While it is true the COE is exempt from functioning autonomously, its policies and procedures and AVMA bylaws “clearly delineate the council’s authority and governance and its autonomy within the AVMA. Importantly, these policies and bylaws explicitly define the council’s independence from the AVMA related to the council’s decision making in the accreditation of veterinary colleges.”
Moreover, Dr. Ron DeHaven, AVMA’s outgoing CEO, and David Granstrom, AVMA’s associate vice president and chief operating officer, have stated publicly that the council is separated from AVMA by a “firewall.”
Regrettably, it appears AVMA’s bylaws have been ignored for decades and that Drs. DeHaven and Granstrom’s statements about the existence of a “firewall” are demonstrably false. For example, I believe the veterinary college at Western University of Health Sciences would not exist today if the AVMA board had not intervened when the COE opposed Western’s application for reasonable assurance of accreditation. Predictably, this decision led to the proliferation of other highly profitable substandard veterinary colleges that were suddenly in a strong position to sue AVMA if denied their reasonable assurance.
Responding to steadily increasing pressure from academics and AVMA practitioners, the COE recently made a few token changes and gestures, i.e., the COE discontinued the practice of allowing an AVMA board member to sit in on COE meetings and, with a $10,000 appropriation from the board, the COE appointed an independent legal counsel. Also, the board modified the membership of the AVMA COE Selection Committee by removing representation from the board and AVMA House of Delegates.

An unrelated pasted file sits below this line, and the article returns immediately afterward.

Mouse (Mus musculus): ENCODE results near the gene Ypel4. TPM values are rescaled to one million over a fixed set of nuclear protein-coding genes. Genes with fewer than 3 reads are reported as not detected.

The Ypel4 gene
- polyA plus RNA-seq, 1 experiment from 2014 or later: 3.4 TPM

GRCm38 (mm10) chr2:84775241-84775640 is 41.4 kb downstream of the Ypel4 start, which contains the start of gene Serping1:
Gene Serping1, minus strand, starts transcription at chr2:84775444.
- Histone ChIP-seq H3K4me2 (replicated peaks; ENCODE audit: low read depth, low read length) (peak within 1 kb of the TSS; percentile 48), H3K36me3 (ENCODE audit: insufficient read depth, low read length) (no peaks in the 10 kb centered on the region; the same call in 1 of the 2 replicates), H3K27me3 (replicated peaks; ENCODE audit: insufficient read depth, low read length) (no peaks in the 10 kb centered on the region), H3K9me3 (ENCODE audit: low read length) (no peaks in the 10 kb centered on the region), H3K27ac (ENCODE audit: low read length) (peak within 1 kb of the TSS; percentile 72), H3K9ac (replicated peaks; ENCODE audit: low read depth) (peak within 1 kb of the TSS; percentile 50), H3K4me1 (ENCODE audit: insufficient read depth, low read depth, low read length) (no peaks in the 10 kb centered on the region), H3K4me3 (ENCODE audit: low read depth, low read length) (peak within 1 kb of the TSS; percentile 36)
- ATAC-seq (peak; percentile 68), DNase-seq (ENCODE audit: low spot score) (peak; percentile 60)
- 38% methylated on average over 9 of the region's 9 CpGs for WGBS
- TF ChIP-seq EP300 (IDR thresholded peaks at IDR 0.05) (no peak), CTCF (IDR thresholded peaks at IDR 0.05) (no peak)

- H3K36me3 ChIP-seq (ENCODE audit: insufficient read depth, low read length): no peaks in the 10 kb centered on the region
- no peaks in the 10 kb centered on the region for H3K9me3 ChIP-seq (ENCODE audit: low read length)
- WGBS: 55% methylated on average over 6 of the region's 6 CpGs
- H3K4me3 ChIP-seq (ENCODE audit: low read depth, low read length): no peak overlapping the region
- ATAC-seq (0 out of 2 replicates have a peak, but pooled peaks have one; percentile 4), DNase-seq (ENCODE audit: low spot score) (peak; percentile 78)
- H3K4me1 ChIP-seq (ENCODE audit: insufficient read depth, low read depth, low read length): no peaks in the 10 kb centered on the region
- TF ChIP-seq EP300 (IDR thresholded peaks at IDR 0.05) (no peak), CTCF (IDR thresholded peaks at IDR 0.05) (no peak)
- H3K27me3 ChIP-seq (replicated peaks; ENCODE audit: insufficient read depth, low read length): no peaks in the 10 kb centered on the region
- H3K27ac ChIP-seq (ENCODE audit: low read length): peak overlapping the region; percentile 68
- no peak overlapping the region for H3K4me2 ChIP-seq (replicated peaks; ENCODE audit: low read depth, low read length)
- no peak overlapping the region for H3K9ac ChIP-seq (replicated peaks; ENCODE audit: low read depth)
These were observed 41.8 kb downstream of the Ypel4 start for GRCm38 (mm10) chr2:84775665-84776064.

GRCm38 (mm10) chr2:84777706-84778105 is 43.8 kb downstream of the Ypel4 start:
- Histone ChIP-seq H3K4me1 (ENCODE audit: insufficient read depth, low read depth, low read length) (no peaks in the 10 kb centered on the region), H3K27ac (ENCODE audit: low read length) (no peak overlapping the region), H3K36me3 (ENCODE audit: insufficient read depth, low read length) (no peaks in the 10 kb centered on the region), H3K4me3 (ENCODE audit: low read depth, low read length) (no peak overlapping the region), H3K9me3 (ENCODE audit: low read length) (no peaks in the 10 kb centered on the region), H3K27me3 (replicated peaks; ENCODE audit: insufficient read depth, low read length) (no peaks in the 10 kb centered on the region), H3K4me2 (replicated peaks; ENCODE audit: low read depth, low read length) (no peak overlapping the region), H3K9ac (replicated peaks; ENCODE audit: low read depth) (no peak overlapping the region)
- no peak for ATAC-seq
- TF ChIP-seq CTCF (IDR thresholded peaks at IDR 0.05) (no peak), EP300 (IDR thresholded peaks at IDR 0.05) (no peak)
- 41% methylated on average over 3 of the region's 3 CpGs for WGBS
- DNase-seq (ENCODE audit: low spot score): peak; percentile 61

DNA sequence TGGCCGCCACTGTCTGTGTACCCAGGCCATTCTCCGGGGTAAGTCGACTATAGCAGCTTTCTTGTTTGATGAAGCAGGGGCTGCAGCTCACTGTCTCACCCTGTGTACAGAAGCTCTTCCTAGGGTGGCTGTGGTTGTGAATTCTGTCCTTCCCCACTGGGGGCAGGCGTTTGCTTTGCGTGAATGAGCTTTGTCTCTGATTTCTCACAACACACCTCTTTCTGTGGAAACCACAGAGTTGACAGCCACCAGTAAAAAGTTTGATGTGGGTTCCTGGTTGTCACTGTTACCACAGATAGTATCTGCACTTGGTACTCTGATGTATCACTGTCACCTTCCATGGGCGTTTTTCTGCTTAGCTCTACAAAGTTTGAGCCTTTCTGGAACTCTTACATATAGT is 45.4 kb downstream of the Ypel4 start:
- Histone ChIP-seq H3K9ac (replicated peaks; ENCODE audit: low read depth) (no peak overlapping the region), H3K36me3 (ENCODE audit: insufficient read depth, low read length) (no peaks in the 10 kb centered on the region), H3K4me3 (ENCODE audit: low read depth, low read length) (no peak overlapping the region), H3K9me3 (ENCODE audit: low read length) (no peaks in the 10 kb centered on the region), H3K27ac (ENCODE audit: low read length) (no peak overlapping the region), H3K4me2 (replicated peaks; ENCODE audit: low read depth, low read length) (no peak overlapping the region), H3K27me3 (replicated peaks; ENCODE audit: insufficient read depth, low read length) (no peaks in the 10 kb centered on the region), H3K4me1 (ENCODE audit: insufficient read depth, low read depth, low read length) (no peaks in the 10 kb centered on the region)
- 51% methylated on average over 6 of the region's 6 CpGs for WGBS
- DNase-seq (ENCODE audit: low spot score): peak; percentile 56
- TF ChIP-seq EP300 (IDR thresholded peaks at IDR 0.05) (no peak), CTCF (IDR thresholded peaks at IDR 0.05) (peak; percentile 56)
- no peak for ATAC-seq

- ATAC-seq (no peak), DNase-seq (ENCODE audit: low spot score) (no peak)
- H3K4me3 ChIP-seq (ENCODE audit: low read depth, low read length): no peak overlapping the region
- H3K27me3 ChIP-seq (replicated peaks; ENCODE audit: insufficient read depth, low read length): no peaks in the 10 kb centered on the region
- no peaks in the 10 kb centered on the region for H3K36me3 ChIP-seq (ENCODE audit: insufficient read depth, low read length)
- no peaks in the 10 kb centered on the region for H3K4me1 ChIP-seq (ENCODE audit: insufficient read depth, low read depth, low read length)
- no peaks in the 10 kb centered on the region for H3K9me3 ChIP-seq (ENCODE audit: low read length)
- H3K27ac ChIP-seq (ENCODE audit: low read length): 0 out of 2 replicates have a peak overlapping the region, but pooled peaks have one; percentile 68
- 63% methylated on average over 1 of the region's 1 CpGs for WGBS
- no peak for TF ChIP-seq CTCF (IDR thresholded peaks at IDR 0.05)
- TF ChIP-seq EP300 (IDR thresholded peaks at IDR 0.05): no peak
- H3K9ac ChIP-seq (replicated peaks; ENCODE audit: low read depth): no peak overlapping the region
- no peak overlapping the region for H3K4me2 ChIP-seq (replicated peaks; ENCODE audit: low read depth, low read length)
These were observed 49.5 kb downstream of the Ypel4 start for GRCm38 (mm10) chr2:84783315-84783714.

These small changes are far less than they seem for the following reasons:
The AVMA board continues to appoint the COE Selection Committee. It is hard to imagine the board would appoint anyone who disagrees with AV-MA’s policies, procedures, decisions, views and philosophy. This virtually assures that the Selection Committee will choose COE members who do not pose a threat to AVMA interests.
The COE’s selection pool of veterinary school site visitors consists mostly of former COE members.
In short, the deck is stacked against any meaningful change.
Dr. Matushek states that comparing the outcome of Western students with students who graduate from schools with teaching hospitals should be possible. Unfortunately, in veterinary medicine it is virtually impossible to obtain reliable data that address this difficult question. Testimonials are generally meaningless, and I believe that testimony from Banfield Pet Hospital is suspect because Banfield is an advocate for and major financial contributor to schools like Western and UNAM in Mexico.
It is my opinion that unlike his predecessor Dr. Janis Audin, who welcomed vigorous debate on any relevant subject, Dr. Matushek, an AVMA employee since 1992, uses his powerful position to deflect criticism from his employer, e.g., his insistence that every veterinary school accredited by AVMA COE has ipso facto met all of COE’s 11 standards, a statement I believe no COE member could substantiate.
Finally, I wish to make clear that I feel no animus toward graduates of schools without a teaching hospital or contemporary research base. I regard them as colleagues and wish them well.
Dr. Marshak is professor emeritus of medicine and dean emeritus at the University of Pennsylvania School of Veterinary Medicine.
Originally published in the September 2016 issue of Veterinary Practice News. Did you enjoy this article? Then subscribe today!